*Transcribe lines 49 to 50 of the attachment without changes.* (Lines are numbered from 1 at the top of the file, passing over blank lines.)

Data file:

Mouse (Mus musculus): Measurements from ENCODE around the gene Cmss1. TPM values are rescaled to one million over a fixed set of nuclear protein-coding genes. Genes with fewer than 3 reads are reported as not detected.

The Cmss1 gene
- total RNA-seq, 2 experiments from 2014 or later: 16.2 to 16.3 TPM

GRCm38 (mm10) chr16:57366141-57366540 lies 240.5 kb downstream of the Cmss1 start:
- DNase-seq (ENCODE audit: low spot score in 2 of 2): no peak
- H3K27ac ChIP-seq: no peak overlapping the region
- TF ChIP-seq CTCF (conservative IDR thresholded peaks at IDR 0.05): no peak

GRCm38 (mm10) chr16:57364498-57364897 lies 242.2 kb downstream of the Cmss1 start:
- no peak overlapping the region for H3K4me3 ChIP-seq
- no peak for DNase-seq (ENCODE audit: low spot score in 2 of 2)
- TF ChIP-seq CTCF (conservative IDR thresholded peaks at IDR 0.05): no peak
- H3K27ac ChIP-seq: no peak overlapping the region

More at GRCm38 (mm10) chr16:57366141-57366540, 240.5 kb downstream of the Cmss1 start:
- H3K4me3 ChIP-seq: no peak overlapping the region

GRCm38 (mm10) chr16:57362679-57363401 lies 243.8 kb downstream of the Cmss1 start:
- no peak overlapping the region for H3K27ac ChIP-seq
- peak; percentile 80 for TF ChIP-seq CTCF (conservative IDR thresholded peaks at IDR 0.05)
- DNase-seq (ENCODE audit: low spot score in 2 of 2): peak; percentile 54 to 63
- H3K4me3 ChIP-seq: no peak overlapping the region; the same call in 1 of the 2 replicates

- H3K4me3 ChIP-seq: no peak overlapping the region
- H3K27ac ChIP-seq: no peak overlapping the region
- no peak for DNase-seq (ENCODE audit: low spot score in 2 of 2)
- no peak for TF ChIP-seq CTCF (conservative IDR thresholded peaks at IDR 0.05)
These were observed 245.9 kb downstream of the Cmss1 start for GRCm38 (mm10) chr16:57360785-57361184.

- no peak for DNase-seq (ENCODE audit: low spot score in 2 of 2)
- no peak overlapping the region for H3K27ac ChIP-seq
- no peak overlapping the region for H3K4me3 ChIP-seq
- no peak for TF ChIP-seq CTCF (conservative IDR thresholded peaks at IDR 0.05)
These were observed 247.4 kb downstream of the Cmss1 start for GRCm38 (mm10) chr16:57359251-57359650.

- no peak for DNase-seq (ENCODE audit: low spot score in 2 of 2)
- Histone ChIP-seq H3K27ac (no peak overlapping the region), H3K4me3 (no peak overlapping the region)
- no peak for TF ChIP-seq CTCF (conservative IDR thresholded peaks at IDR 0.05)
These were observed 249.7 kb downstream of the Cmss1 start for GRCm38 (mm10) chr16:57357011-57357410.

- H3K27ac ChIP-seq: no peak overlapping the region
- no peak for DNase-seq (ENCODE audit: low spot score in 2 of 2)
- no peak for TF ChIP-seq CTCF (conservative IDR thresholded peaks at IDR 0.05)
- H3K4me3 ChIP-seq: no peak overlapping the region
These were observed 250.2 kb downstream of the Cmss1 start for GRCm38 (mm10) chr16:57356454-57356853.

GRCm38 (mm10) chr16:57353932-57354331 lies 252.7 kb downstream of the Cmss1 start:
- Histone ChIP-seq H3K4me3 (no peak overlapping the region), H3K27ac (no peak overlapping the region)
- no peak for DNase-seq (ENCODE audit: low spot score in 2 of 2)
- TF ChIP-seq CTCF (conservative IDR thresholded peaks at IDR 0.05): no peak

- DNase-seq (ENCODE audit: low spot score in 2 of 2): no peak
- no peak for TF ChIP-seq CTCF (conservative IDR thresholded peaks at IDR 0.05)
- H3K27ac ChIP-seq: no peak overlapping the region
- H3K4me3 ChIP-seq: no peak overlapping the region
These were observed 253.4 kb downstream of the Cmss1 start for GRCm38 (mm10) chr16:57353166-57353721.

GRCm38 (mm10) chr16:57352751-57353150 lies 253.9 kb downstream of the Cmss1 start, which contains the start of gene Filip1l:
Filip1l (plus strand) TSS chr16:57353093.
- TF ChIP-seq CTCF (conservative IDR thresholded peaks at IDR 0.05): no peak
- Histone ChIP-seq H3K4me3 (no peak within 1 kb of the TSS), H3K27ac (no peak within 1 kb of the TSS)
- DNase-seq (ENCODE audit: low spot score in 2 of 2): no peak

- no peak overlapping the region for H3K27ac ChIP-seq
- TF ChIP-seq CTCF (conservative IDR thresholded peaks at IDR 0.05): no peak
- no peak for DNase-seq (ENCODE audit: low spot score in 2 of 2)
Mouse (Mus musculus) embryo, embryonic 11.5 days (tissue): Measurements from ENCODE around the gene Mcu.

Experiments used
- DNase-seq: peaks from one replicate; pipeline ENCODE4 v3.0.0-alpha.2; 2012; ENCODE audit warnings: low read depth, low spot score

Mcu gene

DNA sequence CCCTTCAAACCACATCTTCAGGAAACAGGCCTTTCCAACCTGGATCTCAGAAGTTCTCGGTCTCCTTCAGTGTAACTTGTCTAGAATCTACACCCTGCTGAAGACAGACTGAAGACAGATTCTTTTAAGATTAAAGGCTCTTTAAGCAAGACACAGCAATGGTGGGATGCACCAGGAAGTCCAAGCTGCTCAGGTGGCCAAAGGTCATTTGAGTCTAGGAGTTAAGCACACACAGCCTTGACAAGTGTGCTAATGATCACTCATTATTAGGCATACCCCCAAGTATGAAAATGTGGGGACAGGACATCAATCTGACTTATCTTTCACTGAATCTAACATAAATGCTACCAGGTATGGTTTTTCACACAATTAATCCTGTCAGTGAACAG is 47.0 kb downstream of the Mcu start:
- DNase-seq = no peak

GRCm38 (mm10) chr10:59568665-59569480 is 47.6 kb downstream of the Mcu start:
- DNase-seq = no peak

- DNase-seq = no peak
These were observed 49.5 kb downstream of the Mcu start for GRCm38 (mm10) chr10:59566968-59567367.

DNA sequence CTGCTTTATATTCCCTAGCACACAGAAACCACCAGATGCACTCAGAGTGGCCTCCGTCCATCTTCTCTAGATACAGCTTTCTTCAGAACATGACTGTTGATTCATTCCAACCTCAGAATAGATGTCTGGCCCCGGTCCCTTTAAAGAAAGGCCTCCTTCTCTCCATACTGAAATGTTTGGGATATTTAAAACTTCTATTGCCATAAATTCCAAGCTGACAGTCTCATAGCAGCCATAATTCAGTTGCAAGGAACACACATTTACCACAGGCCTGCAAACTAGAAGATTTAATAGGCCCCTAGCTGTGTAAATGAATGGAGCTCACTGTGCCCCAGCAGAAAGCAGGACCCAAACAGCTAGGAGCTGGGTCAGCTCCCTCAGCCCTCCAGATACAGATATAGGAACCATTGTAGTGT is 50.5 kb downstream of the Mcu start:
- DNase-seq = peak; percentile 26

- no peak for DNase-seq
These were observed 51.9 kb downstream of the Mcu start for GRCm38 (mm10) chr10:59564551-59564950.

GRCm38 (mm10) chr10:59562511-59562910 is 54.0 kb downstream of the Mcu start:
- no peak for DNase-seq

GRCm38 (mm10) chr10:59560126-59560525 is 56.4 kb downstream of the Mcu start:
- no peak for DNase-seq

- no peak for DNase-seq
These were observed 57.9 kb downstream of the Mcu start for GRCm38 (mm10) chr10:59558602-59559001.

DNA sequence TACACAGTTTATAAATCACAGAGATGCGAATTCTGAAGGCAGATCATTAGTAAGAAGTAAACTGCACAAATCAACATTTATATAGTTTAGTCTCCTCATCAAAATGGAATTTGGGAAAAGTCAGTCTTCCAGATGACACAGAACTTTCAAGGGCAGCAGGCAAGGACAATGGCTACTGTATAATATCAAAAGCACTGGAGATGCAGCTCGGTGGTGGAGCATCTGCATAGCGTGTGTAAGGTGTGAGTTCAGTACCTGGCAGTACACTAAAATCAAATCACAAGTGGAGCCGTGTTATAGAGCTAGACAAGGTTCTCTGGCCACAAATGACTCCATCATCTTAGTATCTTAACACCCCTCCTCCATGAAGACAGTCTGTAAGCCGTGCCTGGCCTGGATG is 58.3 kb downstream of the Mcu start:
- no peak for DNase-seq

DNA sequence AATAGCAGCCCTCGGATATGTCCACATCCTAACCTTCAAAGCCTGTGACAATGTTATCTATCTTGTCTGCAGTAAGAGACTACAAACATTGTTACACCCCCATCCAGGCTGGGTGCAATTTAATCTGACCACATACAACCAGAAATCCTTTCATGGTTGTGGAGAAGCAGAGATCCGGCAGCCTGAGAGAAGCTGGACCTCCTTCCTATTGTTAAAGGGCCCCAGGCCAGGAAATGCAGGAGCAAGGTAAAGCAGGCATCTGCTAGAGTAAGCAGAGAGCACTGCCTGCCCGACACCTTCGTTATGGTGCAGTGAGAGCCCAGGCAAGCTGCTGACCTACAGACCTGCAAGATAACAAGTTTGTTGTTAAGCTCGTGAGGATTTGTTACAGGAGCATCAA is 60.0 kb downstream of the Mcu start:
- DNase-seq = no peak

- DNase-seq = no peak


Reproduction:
Filip1l (plus strand) TSS chr16:57353093.
- TF ChIP-seq CTCF (conservative IDR thresholded peaks at IDR 0.05): no peak